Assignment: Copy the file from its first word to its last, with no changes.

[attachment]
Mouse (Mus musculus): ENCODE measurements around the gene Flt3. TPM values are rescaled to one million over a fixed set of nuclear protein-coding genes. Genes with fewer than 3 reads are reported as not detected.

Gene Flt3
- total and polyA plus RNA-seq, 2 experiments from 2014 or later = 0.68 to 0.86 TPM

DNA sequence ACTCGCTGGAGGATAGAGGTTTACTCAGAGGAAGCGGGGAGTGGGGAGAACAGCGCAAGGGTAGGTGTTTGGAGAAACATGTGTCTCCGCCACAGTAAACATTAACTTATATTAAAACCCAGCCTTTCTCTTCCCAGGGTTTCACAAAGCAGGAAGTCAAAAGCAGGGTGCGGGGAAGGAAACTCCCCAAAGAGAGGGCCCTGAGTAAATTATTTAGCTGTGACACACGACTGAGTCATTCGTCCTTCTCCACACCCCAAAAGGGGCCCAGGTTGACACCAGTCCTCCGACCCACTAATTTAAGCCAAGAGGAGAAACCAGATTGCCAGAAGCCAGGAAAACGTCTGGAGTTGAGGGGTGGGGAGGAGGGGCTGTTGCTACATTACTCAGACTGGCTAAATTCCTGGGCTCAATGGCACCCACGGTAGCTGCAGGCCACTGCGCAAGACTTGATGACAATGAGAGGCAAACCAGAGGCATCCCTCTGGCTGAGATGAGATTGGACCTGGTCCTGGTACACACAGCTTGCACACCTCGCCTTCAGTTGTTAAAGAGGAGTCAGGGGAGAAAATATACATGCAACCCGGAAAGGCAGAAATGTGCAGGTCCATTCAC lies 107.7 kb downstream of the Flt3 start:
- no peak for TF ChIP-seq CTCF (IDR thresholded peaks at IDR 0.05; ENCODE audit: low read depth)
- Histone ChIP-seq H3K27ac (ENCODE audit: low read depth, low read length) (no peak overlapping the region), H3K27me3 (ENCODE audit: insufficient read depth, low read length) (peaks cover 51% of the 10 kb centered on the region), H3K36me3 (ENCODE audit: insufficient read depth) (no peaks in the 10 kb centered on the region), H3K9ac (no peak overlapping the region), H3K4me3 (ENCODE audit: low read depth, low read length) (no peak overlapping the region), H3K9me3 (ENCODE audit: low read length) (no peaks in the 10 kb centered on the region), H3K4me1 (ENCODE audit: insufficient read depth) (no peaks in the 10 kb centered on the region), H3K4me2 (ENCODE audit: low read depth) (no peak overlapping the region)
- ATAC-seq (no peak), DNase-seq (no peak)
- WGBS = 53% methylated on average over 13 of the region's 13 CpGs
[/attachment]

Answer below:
Mouse (Mus musculus): ENCODE measurements around the gene Flt3. TPM values are rescaled to one million over a fixed set of nuclear protein-coding genes. Genes with fewer than 3 reads are reported as not detected.

Gene Flt3
- total and polyA plus RNA-seq, 2 experiments from 2014 or later = 0.68 to 0.86 TPM

DNA sequence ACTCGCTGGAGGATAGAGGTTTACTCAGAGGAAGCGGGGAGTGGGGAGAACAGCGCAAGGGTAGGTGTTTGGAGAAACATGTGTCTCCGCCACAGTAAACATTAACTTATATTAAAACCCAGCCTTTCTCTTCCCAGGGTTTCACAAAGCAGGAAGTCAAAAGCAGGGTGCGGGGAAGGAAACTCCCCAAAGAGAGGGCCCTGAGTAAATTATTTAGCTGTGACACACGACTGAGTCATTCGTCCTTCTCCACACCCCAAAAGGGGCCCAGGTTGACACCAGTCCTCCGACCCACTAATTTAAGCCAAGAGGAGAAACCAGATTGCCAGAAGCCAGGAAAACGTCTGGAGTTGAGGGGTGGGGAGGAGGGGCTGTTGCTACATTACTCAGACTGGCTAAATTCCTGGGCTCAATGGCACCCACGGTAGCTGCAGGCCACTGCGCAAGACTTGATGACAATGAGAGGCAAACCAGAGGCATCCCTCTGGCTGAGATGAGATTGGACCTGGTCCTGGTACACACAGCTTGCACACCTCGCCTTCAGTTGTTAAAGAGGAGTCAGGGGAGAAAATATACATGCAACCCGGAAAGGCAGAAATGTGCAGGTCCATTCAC lies 107.7 kb downstream of the Flt3 start:
- no peak for TF ChIP-seq CTCF (IDR thresholded peaks at IDR 0.05; ENCODE audit: low read depth)
- Histone ChIP-seq H3K27ac (ENCODE audit: low read depth, low read length) (no peak overlapping the region), H3K27me3 (ENCODE audit: insufficient read depth, low read length) (peaks cover 51% of the 10 kb centered on the region), H3K36me3 (ENCODE audit: insufficient read depth) (no peaks in the 10 kb centered on the region), H3K9ac (no peak overlapping the region), H3K4me3 (ENCODE audit: low read depth, low read length) (no peak overlapping the region), H3K9me3 (ENCODE audit: low read length) (no peaks in the 10 kb centered on the region), H3K4me1 (ENCODE audit: insufficient read depth) (no peaks in the 10 kb centered on the region), H3K4me2 (ENCODE audit: low read depth) (no peak overlapping the region)
- ATAC-seq (no peak), DNase-seq (no peak)
- WGBS = 53% methylated on average over 13 of the region's 13 CpGs